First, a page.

Has this salesperson sold "in good times and bad?" Or was his past success the result of a flush economy? Qualities such as persistence and creativity may not exist in the salesperson that started his selling career where the greatest skills required was picking up the phone and taking an order.
5. Team or Individual Sales
It is important to check whether a salesperson's past success came from individual efforts or if the success resulted from a team effort. If the new position requires being a "lone ranger," the team salesperson struggles without the help and support of teammates.
6. Average Deal Size
Are your deals $1 million or $1,000 in size? The salesperson who has succeeded in small account sales may struggle with major account sales for a variety of reasons. The first is the size of the deal.
They may wrestle with the dollar size thinking companies don't invest this amount of money in "stuff" and continually sell smaller deals. The second area of struggle occurs in the type of sale.
Larger deals usually involve multiple decision makers and longer buy cycles. The smaller account salesperson can struggle with the patience factor in meeting with all decision makers, understanding the politics behind the sale, and being persistent for six months to a year to get the deal done.
Past behavior is the best indicator of future results. Make sure your new hire's past matches with your company's future.
Colleen Stanley is the president of SalesLeadership, Inc. She is also the author of "Growing Great Sales Teams: Lessons from the Cornfield."For more information, visit www.salesleadershipdevelopment.com or call 1-866-708-1128.
This article examines why a can't-fail sales hire sometimes does fail and how to make sure a new hire's past matches your company's structure and needs.
Have you ever been stumped by a bad hire? No, I am not talking about the professional interviewer that wooed the interviewing team or the resume that was fudged. I'm talking about a strong resume where past sales numbers achieved were real and industry sales experience was deep.
Why doesn't a new hire's true success in the past transition to success in a new position? The problem could be that success achieved in their past sales life isn't lining up with factors needed for success in the new position. Below are six areas to examine when determining whether past success can transition into a new sales position.
1. Branded vs. Non-Branded
In their past selling life, did the salesperson work for a well-branded company or product? If so, the name brand might have opened the door for the salesperson, not necessarily his prospecting skills.
A salesperson from this background is great once the door is open but may lack the skills or behavior style necessary to get in without brand recognition.
A branded product can also help close deals in a close sales race. An old saying states, "No one ever got fired for hiring IBM."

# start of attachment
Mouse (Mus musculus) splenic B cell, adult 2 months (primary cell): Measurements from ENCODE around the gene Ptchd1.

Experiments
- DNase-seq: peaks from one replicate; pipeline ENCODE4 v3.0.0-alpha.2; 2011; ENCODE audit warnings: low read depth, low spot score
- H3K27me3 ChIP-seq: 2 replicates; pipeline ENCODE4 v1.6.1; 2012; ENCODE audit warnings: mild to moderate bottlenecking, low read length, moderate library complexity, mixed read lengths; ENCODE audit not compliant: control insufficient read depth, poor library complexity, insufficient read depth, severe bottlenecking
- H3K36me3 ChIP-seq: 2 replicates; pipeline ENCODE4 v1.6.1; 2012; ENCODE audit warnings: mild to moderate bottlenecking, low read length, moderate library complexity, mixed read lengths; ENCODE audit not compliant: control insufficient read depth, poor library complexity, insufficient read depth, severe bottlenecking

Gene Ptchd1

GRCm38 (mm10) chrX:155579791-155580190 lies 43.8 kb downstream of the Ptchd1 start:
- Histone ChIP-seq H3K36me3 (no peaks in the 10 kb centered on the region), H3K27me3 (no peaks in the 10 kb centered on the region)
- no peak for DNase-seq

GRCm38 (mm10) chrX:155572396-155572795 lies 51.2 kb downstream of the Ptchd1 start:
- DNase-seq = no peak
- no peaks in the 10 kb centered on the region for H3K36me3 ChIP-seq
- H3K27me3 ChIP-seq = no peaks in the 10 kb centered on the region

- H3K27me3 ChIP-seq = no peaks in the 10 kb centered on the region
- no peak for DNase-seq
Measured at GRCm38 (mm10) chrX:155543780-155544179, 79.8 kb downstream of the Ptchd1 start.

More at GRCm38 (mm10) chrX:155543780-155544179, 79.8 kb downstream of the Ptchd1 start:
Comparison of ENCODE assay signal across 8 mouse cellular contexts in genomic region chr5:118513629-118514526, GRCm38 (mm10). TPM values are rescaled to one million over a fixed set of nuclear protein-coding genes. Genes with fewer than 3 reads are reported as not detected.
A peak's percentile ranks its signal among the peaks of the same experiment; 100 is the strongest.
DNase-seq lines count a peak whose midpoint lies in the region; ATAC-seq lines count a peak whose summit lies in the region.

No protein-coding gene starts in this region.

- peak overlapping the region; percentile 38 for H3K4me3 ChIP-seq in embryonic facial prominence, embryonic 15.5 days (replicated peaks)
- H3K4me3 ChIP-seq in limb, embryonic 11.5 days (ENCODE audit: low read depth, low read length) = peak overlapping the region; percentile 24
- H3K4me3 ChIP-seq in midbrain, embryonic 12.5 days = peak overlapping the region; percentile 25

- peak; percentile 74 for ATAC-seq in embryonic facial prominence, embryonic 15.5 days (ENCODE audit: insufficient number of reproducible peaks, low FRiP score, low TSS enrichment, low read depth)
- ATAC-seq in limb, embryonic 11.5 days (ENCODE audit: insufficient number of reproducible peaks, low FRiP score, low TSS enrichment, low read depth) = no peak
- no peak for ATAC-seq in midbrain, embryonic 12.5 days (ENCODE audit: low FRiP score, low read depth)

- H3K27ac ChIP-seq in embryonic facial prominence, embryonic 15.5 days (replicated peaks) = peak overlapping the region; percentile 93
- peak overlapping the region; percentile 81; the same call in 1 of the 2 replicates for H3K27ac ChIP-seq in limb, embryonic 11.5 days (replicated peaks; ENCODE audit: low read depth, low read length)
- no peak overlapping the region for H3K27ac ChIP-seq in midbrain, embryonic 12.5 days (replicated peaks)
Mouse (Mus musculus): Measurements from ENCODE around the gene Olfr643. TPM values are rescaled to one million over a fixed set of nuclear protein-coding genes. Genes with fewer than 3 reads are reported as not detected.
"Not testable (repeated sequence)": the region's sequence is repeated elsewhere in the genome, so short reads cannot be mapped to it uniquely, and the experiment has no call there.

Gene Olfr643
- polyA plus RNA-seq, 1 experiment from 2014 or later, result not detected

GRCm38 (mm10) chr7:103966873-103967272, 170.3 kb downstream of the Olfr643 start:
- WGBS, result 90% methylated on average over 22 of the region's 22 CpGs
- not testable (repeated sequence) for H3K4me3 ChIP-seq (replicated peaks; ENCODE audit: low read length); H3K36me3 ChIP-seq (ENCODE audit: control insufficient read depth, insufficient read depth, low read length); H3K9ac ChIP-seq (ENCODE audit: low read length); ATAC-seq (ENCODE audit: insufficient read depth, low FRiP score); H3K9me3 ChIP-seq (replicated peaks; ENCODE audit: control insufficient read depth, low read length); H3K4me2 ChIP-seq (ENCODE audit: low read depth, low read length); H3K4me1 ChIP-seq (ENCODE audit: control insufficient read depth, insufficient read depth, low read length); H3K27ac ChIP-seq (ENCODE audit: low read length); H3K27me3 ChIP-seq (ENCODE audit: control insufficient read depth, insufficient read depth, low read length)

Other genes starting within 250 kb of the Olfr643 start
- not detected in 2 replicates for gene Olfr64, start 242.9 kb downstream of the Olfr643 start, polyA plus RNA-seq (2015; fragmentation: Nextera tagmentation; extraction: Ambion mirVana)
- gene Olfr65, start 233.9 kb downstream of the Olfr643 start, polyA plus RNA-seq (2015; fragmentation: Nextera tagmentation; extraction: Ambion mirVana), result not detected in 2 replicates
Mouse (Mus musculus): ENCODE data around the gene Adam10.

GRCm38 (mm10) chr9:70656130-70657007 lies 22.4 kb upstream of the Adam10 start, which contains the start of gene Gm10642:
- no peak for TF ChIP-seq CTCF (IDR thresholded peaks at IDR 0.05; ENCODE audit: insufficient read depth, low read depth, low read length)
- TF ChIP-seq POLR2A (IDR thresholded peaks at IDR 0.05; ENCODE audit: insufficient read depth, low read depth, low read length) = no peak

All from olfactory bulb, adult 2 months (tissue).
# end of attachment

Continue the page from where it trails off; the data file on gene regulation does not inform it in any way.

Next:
The brand actually closed the business rather than the salesperson presenting the best presentation.
2. Need-to-Have vs. Nice-to-Have
This is also referred to as selling a tangible vs. an intangible product or service. There are challenges in selling both. The insurance industry is a good example of the different talents needed to sell and close business.
The "need-to-have" product, like car insurance, has advantages because the customer must buy your product – it's just a matter of choosing the appropriate vendor. The salesperson doesn't have to work at creating a need; it's already there.
His sales ingenuity comes from creating and showing an image of difference in a crowded space. On the other hand, the "nice-to-have" product, like life insurance, requires a different type of sales approach. The salesperson must be excellent at creating a need.
The life insurance prospect often doesn't realize he has a problem until the sales professional invests time in helping the prospect find the "undiscovered or unknown problem."
Salespeople who have experience in selling "nice-to-have" services excel in critical thinking skills and quantifying the cost of a current or future problem. They are good consultative salespeople who know how to sell value not price.
The salesperson with experience in "need-to-have" services may have great interpersonal skills, however, is often coming from a background where they sold on price not value.
3. Age of the Company
In what stage of growth is your company? A mistake many entrepreneurs make is hiring sales talent from the Fortune 500 world. This salesperson often flounders in his new environment because he is not used to working without the many resources or structure found in a more established organization.
He is used to a sophisticated lead-generation system or the latest technology for managing client relationships. Young companies often do better with the "scrappy" salesperson.
This is the individual that looks under rocks to find opportunities and is capable of "making up stuff" everyday because a system or process is not in place. He doesn't rely on a brand because he is used to selling a product or service that has no recognition in the marketplace.
4. Economy or Ability
The late '90s were a great time to be in sales. Many professionals agree we were making money, despite ourselves. When interviewing a candidate, make sure he can pass the marriage test.